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Homemade Blankets Knit Bonds With Mom, Prisoners, Foster Kids
COLUMBUS, Ohio—The click of needles and the creak of a rocking chair were the comforting sounds made by a local mom for her young children: knit, purl, knit, purl—hundreds of stitches would end up connected to each other as blankets for her toddlers aged 1, 2 and 3. That was ten years ago, and when those blankets were done, Jessica Hollins wasn’t ready to stop.
“And I was just sitting there knitting and I thought, ‘I could knit this for a child in foster care,‘ and I thought, ‘Oh, that’s a good idea,‘“ she told NBC 4‘s Colleen Marshall.
That year she gave 84 blankets to local case workers. “And they said this is really needed. these kids really don’t have a blanket of their very own,“ Hollins said. “And I thought, ‘Oh, what if I ask other people to help me do this?‘“
That’s how “My Very Own Blanket” was born. Hollins found volunteers among church groups, Girl Scouts, grandmothers, retirees, and service organizations. They used donated materials to stitch a symbol of warmth for foster kids who were venturing from an unstable, but known, home situation into a stranger’s care.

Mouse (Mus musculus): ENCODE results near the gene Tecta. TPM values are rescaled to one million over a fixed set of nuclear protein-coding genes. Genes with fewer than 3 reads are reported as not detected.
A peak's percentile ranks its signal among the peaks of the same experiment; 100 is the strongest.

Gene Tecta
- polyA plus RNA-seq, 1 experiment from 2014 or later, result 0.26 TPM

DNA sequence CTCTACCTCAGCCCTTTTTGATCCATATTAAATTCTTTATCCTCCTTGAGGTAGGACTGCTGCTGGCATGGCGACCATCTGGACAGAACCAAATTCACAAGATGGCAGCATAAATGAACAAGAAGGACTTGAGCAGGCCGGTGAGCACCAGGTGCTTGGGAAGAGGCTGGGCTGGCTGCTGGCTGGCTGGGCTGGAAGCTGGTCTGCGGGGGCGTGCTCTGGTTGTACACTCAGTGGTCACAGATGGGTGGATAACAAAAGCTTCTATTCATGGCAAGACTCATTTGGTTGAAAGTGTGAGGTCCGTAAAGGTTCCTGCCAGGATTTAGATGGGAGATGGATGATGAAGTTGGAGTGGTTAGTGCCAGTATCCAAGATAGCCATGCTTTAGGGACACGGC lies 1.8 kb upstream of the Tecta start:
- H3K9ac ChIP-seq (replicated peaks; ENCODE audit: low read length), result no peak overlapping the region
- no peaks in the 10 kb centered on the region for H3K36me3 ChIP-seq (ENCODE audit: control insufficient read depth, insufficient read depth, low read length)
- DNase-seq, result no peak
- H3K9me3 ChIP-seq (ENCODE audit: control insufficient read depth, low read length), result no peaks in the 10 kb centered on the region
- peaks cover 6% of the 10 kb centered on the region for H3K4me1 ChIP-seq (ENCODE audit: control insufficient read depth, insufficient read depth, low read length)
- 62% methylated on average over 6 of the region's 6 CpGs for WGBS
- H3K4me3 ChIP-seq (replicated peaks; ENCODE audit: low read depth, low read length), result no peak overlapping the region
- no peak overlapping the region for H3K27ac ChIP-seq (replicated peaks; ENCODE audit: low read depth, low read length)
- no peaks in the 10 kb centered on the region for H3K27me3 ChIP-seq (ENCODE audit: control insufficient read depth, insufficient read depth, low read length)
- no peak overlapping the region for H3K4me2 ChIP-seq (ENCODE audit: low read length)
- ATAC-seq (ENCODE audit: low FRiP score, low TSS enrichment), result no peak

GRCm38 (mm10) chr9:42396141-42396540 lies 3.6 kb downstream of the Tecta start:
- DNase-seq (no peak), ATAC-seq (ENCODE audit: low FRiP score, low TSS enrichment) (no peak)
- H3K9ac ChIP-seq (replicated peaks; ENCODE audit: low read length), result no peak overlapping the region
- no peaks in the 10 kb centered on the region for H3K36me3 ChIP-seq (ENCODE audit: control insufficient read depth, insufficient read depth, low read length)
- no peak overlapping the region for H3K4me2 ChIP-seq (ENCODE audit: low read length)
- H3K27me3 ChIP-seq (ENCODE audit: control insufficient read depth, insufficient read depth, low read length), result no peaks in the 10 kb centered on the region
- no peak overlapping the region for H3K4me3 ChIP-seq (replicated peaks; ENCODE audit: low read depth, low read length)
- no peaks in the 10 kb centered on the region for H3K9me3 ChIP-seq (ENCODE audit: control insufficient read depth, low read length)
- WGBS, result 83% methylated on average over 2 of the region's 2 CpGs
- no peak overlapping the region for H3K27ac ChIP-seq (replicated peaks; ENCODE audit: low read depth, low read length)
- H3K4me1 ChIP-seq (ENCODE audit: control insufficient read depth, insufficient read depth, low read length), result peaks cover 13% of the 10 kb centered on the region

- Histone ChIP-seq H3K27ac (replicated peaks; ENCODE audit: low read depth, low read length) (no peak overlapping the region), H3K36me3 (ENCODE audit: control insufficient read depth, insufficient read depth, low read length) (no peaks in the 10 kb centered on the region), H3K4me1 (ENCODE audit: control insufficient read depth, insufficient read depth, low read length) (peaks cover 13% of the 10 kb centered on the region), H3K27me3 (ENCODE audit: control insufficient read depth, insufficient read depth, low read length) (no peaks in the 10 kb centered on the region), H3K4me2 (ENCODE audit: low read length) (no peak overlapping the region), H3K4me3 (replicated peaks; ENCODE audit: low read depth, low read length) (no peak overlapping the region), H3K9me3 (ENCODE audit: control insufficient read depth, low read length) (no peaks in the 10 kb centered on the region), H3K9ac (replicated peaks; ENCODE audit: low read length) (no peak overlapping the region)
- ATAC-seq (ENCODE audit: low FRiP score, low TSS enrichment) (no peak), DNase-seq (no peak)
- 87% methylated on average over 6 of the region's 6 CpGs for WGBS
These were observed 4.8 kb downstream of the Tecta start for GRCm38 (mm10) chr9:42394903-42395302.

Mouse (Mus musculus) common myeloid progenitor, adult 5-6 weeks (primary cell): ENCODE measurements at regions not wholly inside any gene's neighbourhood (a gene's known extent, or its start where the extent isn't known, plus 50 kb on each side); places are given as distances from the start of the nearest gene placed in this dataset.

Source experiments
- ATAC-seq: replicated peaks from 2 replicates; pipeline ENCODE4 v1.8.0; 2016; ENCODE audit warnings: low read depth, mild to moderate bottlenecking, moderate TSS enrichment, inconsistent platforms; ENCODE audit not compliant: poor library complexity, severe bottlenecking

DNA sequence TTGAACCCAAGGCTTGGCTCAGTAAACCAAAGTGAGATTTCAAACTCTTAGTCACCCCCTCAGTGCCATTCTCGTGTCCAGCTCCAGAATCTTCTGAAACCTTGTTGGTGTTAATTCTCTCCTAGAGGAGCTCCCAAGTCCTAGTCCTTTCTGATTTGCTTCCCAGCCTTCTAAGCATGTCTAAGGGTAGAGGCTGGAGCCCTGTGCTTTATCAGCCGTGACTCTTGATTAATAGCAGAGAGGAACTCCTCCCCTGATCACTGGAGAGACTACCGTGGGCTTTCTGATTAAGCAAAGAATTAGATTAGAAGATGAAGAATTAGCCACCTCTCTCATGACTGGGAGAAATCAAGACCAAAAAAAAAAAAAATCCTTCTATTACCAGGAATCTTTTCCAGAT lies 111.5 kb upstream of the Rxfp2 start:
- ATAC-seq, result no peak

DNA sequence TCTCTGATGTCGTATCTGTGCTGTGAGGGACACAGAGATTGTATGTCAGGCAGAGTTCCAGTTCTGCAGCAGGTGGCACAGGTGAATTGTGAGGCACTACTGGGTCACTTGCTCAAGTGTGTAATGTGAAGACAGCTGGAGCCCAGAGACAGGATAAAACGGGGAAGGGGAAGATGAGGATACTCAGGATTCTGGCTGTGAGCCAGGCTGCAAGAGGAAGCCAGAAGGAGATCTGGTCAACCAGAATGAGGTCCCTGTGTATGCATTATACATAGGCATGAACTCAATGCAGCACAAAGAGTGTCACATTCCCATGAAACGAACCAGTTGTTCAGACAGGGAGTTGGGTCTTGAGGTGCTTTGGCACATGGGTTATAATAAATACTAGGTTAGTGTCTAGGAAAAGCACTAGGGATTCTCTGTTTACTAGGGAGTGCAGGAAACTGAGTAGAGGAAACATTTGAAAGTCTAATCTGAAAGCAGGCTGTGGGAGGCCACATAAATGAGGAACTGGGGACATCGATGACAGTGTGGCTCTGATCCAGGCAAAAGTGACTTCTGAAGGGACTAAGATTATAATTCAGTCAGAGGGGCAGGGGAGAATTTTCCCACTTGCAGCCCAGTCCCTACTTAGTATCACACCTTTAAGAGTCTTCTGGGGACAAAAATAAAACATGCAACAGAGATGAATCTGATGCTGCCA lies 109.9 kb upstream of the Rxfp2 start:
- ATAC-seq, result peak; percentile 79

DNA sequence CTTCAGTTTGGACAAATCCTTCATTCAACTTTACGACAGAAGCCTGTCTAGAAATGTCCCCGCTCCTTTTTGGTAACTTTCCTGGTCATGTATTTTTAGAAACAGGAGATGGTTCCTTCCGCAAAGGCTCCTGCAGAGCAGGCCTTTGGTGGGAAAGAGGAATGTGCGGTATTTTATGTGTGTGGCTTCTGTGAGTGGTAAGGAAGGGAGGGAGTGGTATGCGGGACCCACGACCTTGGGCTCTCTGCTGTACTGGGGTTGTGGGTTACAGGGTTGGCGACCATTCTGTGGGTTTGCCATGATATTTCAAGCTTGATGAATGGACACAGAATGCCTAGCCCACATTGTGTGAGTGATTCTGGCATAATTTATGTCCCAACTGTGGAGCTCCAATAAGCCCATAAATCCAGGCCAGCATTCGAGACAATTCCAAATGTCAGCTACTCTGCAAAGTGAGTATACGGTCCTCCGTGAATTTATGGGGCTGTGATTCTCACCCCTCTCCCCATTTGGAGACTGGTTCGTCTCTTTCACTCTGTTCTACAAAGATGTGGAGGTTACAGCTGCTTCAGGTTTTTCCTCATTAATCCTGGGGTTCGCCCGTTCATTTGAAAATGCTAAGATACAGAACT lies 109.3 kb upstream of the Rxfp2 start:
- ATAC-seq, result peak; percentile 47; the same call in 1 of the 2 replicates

“The kids that have really been affected by this the most, Colleen, are the teenagers, because they are the ones that have been in the system the longest. They have the biggest, thickest walls built around them,“ Hollins said.
And now, some of the 20,000 blankets that have gone to kids in all 88 counties come from behind thick walls—and barbed wire. They are made by volunteers at the Marysville Prison for Women. Many of the inmates left children behind, and some of them are in foster care.
“If I could do something positive, what would I do? That’s a question I asked myself from the time I got in here,“ a prisoner said. “Just that one little thing letting him know that someone cares could make a difference in what someone becomes as an adult.“
Now a dozen prisoners help make blankets.
“I hope that someday if I do have kids and they ended up in foster care that someone would have the heart to do something for them,“ a prisoner said.
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